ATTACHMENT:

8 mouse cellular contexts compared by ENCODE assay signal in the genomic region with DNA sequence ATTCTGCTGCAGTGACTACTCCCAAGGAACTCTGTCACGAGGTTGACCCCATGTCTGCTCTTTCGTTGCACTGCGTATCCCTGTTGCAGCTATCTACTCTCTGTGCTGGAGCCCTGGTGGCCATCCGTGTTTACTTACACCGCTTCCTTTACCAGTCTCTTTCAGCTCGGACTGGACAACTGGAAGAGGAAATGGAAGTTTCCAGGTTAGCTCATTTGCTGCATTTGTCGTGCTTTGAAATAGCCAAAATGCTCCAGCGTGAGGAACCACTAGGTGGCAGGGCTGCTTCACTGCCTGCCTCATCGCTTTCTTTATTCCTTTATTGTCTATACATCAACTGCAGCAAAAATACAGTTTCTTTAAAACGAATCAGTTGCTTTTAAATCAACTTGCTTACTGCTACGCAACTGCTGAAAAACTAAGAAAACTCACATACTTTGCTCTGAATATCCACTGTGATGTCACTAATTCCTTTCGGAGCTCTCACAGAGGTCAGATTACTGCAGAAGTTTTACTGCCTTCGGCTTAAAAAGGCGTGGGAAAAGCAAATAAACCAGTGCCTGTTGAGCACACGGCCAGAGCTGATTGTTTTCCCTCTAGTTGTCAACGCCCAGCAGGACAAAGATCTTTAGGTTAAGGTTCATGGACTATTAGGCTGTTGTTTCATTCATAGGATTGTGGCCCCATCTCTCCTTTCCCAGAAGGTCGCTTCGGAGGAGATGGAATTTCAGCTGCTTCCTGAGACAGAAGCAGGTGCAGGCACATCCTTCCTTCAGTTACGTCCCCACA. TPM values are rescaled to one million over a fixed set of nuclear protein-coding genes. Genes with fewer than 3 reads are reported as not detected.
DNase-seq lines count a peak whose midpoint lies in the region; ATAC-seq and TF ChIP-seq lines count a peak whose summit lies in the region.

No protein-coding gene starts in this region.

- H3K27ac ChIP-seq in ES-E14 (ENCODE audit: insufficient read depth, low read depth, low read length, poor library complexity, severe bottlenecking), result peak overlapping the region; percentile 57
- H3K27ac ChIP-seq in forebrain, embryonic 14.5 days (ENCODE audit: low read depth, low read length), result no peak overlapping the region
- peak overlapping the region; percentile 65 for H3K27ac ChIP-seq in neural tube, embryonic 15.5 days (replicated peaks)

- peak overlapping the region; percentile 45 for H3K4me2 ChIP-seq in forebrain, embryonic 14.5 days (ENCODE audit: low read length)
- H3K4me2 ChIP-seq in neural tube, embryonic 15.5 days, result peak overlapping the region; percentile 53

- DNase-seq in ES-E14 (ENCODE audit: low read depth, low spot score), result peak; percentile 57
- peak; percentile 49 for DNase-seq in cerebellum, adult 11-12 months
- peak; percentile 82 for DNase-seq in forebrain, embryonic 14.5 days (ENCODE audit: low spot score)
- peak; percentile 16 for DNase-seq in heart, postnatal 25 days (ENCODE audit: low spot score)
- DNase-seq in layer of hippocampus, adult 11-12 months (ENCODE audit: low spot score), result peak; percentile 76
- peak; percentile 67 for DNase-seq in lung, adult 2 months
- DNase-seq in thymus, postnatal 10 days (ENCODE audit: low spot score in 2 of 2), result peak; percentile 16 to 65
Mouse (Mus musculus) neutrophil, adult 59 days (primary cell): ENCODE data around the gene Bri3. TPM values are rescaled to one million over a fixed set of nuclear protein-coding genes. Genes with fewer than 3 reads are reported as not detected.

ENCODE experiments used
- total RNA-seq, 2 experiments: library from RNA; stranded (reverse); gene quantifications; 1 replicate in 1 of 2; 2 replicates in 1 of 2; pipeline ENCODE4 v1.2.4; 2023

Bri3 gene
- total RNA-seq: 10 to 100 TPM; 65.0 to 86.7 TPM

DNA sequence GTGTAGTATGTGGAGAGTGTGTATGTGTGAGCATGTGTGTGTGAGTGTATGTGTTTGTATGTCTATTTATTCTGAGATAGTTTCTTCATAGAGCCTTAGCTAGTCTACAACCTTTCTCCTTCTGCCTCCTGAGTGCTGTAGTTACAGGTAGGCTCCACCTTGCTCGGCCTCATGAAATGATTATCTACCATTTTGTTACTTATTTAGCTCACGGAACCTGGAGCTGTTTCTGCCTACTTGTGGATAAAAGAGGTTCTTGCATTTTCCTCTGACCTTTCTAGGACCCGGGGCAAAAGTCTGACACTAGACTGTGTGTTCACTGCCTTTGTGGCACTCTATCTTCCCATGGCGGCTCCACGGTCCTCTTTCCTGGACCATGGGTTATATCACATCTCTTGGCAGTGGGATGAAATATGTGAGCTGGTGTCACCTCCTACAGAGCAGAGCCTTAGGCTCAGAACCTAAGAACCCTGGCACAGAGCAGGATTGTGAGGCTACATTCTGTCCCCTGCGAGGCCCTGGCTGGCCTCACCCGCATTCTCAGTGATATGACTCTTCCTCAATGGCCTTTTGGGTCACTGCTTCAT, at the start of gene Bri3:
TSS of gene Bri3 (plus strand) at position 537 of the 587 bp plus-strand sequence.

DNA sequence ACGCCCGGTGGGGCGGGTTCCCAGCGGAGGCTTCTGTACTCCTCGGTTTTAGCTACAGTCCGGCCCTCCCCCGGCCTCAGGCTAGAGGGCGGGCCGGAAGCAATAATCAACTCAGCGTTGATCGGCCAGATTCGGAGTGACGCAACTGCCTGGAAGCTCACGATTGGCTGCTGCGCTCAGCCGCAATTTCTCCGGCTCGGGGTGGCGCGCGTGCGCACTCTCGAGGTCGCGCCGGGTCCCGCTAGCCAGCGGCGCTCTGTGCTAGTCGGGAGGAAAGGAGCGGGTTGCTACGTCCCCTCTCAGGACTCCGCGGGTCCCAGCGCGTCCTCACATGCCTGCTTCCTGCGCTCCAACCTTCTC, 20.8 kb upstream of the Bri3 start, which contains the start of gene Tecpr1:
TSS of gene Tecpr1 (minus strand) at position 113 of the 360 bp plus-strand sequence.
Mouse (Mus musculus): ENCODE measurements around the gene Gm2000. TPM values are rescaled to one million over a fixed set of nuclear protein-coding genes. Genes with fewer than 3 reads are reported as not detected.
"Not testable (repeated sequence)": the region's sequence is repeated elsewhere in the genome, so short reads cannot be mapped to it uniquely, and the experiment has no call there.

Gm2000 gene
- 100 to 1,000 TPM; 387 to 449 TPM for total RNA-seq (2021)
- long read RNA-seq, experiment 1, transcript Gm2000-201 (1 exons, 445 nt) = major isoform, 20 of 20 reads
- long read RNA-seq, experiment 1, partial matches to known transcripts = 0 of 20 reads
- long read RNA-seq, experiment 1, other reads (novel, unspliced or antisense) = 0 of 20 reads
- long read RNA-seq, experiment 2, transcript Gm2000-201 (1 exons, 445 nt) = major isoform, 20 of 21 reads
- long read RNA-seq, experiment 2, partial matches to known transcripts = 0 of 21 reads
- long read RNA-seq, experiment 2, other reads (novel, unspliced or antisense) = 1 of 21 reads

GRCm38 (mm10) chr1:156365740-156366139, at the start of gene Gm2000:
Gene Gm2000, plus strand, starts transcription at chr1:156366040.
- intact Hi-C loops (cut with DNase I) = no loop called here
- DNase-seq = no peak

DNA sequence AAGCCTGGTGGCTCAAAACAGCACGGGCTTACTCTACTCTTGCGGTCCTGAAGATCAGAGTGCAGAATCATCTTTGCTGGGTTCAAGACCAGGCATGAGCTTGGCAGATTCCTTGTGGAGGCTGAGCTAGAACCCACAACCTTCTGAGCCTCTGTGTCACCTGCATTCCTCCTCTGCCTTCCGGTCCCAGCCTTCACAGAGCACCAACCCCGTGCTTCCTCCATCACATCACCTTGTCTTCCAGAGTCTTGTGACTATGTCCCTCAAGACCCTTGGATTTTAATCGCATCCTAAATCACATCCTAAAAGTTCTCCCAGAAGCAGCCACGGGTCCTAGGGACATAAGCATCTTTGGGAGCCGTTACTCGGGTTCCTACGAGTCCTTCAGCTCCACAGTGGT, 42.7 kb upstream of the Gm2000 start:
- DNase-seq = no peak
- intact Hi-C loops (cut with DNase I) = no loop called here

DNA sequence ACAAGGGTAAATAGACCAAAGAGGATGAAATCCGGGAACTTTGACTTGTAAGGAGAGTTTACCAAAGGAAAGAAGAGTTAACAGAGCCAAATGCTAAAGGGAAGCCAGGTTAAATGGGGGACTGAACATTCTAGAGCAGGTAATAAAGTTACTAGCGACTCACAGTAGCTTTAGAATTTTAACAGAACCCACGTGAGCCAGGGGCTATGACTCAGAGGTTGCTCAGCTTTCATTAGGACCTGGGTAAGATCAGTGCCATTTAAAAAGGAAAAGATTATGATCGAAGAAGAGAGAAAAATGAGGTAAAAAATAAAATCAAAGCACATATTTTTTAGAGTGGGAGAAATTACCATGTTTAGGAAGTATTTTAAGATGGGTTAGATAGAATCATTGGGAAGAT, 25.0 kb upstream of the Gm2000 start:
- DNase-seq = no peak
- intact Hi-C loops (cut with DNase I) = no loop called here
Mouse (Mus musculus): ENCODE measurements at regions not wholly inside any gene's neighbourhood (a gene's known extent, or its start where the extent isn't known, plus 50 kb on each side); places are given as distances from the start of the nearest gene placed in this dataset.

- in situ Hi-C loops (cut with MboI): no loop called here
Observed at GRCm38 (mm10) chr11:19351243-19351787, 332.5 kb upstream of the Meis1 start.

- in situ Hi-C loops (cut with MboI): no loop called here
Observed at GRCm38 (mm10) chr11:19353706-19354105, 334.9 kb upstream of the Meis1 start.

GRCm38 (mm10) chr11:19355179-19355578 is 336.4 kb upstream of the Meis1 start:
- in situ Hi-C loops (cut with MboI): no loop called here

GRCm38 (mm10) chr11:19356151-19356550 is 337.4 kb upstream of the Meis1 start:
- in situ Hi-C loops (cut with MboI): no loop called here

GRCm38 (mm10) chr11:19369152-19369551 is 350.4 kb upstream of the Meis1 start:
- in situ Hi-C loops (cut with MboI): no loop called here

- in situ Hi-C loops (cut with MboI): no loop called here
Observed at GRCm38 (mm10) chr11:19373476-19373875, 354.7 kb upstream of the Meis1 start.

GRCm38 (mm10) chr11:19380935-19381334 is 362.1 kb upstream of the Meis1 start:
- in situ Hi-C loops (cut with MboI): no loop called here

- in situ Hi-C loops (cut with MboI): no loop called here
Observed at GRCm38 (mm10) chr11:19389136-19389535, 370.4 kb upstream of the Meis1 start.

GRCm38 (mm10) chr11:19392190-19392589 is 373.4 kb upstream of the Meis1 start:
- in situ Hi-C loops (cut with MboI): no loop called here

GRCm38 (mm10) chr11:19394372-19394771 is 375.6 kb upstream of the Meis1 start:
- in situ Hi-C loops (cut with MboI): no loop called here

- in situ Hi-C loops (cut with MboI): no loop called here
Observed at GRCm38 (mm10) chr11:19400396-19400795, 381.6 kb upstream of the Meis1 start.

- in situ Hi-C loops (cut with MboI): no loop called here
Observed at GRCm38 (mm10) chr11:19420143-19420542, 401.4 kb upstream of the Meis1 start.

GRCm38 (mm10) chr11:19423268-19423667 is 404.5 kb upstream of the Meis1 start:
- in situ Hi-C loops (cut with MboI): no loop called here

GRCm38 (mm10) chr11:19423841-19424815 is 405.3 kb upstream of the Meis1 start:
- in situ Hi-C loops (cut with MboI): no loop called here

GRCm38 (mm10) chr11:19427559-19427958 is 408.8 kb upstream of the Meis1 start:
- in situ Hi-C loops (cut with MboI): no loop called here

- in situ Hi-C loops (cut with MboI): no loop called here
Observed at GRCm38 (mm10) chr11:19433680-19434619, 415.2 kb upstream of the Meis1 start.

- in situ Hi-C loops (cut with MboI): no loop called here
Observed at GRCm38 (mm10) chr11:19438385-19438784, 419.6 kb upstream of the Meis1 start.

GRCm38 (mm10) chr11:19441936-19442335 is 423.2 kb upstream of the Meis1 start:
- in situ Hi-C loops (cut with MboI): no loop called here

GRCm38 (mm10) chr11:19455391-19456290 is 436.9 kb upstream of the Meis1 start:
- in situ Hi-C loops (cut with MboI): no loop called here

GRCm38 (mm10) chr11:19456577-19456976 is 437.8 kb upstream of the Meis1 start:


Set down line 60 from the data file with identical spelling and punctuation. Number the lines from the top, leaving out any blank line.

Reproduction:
- in situ Hi-C loops (cut with MboI): no loop called here